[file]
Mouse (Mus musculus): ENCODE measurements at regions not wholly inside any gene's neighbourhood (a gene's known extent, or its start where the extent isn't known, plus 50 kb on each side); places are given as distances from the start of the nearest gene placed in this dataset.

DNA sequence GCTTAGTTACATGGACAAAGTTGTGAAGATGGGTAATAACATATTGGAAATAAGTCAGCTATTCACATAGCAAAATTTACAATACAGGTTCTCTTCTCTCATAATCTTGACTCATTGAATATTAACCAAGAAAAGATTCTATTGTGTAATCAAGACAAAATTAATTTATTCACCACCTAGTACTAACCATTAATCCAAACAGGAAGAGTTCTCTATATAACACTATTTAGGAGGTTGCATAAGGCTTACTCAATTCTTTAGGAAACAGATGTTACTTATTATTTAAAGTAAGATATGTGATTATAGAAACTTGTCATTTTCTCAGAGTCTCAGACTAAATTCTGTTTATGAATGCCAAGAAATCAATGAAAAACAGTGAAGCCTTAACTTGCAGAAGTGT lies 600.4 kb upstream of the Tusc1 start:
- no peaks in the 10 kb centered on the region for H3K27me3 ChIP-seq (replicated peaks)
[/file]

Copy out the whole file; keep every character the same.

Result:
Mouse (Mus musculus): ENCODE measurements at regions not wholly inside any gene's neighbourhood (a gene's known extent, or its start where the extent isn't known, plus 50 kb on each side); places are given as distances from the start of the nearest gene placed in this dataset.

DNA sequence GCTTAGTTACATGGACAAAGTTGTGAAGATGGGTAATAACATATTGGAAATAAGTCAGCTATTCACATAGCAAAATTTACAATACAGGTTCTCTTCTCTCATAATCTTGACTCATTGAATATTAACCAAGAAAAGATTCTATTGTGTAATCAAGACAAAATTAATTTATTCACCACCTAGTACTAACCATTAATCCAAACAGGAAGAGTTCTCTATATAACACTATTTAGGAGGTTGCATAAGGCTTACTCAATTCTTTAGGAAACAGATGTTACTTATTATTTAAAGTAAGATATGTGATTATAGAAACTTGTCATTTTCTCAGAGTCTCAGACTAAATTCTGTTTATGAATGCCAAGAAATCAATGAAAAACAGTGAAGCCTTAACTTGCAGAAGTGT lies 600.4 kb upstream of the Tusc1 start:
- no peaks in the 10 kb centered on the region for H3K27me3 ChIP-seq (replicated peaks)